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Monday, November 05, 2012 10:49 AM

In a moment we’ll get presidential again as I had promised in my last article but I must tell everyone that the last day to sign up for the Chicago trip will be this Monday.  I still have room on the bus: Leave at 7 a.m. Nov. 30th — Lighthouse Mall, Tommy Guns dinner theater, plenty of free time, German Markets, Navy Pier, two nights at Courtyard on the Magnificent Mile, tips, taxes and fees, Lincoln Park Conservatory and all transportation. Price $399 double, $349 triple $299 quad (an $800 savings!) 419-303-5482 Day or night.

As reported by the Discovery Channel, “On Election Day in 2000, television news anchors informed their audiences that they could not reveal who the next U.S. president would be. The race between George W. Bush and Al Gore was just too close to call. Ultimately, Bush would be sworn in as the 43rd president, although he didn’t win the popular vote. That made President Bush the fourth president with that distinction. In 1824, John Quincy Adams became president although he lost the popular vote to Andrew Jackson; in 1876, Rutherford B. Hayes became president even though he lost the popular vote to Samuel Tilden; and in 1888, Benjamin Harrison became president although he lost the popular vote to Grover Cleveland.”
Now what does all this have to do with postal history?  Glad you  asked.  Today we are  experiencing  a whole new  manner  of handling  election day - Vote by mail. Each state has been able to set up its own system for absentee ballots and voting by mail. The following is part of the website  for  the Secretary  of  State of California outlining their commitment to make voting a rewarding experience for everyone.  “Here, you will find the tools and inf ormation you need to register to vote, sign  up to vote by mail, locate your polling place, prepare to vote for the first time, and get answers to your questions about voting. With the goal of inspiring and preparing every eligible citizen to vote, the Secretary of State provides this New Voter page, plus election-related materials, and voter hotline assistance, in nine additional languages, including Spanish, Chinese, Hindi, Japanese, Khmer, Korean, Tagalog, Thai, and Vietnamese. For information in these languages, please choose from the menu of “New Voter Information” links....” In a outlined area on the page were the words “New Voter Information” written in each of the nine languages cited above.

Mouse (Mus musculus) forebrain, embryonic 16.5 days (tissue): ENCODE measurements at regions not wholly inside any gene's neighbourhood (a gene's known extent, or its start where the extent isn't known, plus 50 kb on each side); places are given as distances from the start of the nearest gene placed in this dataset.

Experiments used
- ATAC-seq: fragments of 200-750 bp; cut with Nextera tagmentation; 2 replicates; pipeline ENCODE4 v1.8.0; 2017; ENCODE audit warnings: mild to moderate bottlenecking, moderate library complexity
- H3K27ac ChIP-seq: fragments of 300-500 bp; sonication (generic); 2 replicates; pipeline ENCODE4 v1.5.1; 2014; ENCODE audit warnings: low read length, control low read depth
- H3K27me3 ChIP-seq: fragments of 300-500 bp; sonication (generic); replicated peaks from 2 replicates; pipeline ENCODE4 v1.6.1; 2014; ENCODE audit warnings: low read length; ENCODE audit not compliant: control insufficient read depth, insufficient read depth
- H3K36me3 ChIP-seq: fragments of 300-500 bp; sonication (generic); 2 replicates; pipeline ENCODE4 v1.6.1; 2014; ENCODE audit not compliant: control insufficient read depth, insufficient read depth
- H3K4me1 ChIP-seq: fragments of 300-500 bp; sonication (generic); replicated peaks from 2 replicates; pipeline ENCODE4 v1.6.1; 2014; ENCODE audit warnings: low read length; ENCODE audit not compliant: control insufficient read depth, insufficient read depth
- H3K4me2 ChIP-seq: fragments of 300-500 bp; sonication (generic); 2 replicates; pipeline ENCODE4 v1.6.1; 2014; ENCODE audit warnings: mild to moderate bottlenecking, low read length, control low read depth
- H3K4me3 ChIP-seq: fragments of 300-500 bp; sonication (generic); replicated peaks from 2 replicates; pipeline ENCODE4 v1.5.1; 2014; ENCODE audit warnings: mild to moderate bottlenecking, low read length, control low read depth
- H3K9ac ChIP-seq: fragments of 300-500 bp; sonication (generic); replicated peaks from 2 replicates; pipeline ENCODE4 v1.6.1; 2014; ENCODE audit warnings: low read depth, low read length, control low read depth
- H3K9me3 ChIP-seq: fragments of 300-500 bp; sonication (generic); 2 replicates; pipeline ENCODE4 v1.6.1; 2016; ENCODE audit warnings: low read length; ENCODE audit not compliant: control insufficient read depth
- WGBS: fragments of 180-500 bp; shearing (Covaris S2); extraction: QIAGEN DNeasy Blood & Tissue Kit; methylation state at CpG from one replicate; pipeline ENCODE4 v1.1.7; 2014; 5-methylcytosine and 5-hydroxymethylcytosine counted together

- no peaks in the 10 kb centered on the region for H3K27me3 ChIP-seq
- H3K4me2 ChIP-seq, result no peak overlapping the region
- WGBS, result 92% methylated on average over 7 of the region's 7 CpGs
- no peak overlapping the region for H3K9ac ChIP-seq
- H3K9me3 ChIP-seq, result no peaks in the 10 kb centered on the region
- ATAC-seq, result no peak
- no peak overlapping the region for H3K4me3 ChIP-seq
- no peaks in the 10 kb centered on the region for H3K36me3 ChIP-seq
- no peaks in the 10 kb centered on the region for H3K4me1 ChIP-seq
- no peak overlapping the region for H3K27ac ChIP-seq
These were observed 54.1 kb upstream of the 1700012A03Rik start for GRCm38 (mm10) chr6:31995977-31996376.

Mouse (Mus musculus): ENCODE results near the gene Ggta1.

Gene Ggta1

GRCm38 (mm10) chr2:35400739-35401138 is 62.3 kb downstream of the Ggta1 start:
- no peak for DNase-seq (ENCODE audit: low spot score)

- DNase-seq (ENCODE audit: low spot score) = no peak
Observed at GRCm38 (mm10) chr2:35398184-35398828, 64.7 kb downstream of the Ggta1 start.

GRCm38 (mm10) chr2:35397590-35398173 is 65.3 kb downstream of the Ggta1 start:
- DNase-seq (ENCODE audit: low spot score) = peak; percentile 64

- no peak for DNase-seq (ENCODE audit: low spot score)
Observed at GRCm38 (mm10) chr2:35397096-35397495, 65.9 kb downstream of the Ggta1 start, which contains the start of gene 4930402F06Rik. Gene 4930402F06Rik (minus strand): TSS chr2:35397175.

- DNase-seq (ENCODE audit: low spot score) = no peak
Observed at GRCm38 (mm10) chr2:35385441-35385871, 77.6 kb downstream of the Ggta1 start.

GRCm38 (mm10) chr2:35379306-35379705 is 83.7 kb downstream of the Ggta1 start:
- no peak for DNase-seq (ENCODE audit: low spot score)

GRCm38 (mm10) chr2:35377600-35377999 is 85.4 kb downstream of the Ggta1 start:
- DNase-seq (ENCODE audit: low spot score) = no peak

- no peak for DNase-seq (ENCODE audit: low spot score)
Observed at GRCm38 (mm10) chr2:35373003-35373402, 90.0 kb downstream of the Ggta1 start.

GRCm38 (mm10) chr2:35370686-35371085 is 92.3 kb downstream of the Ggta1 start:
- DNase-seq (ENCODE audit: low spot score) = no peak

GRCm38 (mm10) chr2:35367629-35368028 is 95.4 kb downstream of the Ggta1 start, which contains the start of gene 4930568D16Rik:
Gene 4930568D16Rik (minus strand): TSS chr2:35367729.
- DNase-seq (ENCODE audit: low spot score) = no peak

Ohio has taken the process of voting through the US Mail just a few steps further. Twice in 2012, a mass mailing of absentee ballot applications was sent to all registered voters who have kept their address current within Ohio’s voter database. The first round of applications was mailed out Aug. 31, 2012 arriving in mailboxes after Labor Day. A second supplemental mailing in early October, included voters who have registered or updated their information after Aug. 6, 2012. So you are actually applying for an absentee ballot which you mail in. That results in you having the absentee ballot mailed to you and then you mail the actual ballot back. All absentee ballots must be postmarked before election day and are tallied in with the official results.
I know several of you are very unsure about this process. Besides the “it’s in the mail” jokes what I find most interesting is that each state - and in some cases each county board of elections has the right to make its own rules. In some states you can actually vote when you are 17. In California any registered voter may vote using a vote-by-mail ballot instead of going to the polls on Election Day. All valid vote-by-mail ballots are counted in every election in California, regardless of the outcome or closeness of any race. If you are interested to see the various differences: use a search engine and type in “vote-by-mail.” The list is almost endless. In Louisiana you have to have a good reason to vote absentee and they have outlined the 12 acceptable reasons. There are some interesting hoops you have to jump through to get a ballot even if you initially qualify, like being a registered voter who is incarcerated or in a mental institution outside your home parish.
Mayor  Richard  Daley was one of the people associated with the expression, “Vote early and often.” He may just have been ahead of his time.


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